New call-to-action


It is advisable to check if there is an insurance policy to pay off the debt. If one is not in place, the next course of action is often contacting the creditor to check the terms of the loan. 


Secured debts 

Secured debts can be more complicated. This is when a debt is secured against a particular item; for example, if a loan is secured against a property. Before working out the value of an asset, such as a property, it’s important to find out the details of the purchase and how it was owned. 

If a property is jointly owned by two or more people (one of whom has died), the deceased’s share of the property automatically passes to the other owner(s). The mortgage would normally pass to the remaining owner(s) as well. Only the deceased’s share of the property and the deceased’s share of the mortgage will form part of the estate. However, the deceased’s mortgage does not normally need to be paid from the estate as the remaining owner(s) will continue to be responsible for making any mortgage repayments. 

Situations involving tenants in common differ to this. As only a specific share of the property is owned, this is taken into account when debts are required to be repaid. If you are unsure who owns the property, the Land Registry can provide this information for properties registered in England and Wales for a small fee. If the property isn’t registered, then the next step is to check the deeds. 

Click here to download our free 'We take care of estate administration' guide.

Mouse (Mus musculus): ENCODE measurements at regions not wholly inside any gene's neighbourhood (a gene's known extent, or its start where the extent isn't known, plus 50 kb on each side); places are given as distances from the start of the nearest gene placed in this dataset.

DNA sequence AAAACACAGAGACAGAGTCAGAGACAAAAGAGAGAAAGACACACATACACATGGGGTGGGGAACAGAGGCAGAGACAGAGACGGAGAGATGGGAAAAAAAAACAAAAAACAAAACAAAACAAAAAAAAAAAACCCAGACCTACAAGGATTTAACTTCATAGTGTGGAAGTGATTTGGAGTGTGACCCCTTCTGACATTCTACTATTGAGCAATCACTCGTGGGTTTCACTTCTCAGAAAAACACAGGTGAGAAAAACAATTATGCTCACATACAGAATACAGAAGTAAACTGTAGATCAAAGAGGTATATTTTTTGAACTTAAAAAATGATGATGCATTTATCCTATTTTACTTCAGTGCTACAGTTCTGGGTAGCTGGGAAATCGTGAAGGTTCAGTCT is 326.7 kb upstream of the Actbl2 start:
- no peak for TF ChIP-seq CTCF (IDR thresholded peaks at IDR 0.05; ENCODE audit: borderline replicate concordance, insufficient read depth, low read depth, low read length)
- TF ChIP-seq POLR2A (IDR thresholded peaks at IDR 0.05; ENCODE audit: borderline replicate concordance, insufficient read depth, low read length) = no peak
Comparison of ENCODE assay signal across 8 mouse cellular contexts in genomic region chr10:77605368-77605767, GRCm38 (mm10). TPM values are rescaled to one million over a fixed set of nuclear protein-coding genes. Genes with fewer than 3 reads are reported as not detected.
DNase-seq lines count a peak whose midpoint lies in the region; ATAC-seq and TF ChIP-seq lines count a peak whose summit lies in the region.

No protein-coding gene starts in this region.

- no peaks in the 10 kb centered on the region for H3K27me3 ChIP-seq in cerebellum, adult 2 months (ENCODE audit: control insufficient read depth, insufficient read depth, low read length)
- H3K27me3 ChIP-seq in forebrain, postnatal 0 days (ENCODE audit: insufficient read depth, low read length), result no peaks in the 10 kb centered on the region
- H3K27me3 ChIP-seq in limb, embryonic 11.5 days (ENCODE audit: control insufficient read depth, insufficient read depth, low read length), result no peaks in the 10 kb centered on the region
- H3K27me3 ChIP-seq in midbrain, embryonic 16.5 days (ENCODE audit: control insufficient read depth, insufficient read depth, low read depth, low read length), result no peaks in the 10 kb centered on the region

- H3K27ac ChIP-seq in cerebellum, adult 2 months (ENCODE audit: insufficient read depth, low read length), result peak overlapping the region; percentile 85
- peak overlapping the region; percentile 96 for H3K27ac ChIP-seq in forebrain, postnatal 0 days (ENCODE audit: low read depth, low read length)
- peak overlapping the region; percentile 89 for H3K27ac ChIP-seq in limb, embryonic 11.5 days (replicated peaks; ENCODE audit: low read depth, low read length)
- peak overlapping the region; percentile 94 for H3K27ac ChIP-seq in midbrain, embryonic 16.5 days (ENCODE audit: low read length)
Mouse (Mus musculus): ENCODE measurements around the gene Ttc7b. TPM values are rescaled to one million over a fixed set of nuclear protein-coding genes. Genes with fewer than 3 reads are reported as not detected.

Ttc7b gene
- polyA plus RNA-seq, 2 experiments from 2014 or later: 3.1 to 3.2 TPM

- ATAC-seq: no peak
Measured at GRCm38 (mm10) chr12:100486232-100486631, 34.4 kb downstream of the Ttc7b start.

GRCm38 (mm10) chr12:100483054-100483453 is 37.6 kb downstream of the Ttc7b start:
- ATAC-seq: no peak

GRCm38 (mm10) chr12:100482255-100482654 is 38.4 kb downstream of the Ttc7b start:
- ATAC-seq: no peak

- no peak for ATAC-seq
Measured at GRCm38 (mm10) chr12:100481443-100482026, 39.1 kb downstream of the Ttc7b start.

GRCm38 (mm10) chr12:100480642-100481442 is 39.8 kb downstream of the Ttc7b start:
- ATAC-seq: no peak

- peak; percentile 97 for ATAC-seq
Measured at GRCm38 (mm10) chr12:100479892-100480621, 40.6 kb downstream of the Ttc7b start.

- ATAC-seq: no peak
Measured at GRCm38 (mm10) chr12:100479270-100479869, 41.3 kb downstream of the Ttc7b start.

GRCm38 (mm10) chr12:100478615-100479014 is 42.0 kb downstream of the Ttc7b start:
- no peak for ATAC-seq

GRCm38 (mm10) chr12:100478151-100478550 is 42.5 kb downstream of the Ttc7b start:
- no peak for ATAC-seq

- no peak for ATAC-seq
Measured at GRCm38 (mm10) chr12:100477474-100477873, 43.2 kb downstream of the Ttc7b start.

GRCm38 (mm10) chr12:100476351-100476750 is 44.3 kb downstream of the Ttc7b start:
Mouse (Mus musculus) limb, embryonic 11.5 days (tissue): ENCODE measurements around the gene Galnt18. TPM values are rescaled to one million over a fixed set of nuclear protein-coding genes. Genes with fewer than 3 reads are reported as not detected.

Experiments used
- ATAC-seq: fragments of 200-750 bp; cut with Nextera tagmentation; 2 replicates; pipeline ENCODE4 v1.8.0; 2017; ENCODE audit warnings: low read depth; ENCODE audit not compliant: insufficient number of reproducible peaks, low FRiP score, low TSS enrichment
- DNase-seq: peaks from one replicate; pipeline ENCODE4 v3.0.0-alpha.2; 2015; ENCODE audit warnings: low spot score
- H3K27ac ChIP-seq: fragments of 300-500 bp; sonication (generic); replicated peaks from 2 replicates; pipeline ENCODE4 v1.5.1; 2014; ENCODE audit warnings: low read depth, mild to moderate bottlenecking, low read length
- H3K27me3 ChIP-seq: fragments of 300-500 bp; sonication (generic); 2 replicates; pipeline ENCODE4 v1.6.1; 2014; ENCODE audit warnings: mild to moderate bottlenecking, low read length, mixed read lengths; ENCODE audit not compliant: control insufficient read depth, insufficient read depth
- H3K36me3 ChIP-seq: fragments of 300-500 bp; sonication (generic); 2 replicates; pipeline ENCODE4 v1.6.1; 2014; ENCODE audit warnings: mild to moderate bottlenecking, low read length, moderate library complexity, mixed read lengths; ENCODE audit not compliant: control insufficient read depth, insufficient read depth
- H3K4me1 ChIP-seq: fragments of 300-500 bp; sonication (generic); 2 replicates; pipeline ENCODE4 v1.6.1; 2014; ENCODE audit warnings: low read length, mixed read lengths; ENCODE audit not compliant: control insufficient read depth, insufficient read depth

Unsecured debts 

An unsecured debt is one which is not secured against a particular item. Creditors who are reclaiming an unsecured debt will usually need to wait until the other debts, which are deemed to be a higher priority, have been paid first. For example, debts are paid relating to rent payments first, then followed by water bills, council tax, loans, and credit cards 


Undisclosed debts 

It is possible that another debt emerges, even after you have considered all previously known debts to have been paid. It should be noted that there isn’t a legal obligation to place a Deceased Estates Notice in a local newspaper, however, if you fail to do so, you could be at an increased risk in the future. For example, if you distribute the estate and a creditor then comes forward, you might be found personally responsible. In this instance, you could have to pay the debt yourself. 


What help is available? 

In order to ensure that all processes are carried out correctly and efficiently, you could use a specialist service provider to assist you. Here at Kings Court Trust, we can deal with the entire estate administration process, including paying any debts, on the behalf of the Executor or Administrator. 


Kings Court Trust is a specialist provider that offers award-winning solutions for probate and estate administration. If you have any questions about probate, estate administration, or understanding Trusts, call our Client Services Team on 0300 303 9000 or fill in the form below. 

Author: Nigel Merchant

Nigel Merchant is a Technical Manager at Kings Court Trust, where he has worked for over 15 years. Nigel has conducted over 2,000 family meetings and built up a huge amount of technical knowledge to share with partners and clients. Nigel has a calm and empathetic delivery which helps to achieve the business’ purpose of helping families to move on. Previously, Nigel worked at HSBC bank for over 25 years in the branch network, lastly as a Branch Manager and Personal Banking Manager, highlighting that customer service is a key driver for Nigel.

Topics: Estate Administration, Grant of Probate, Probate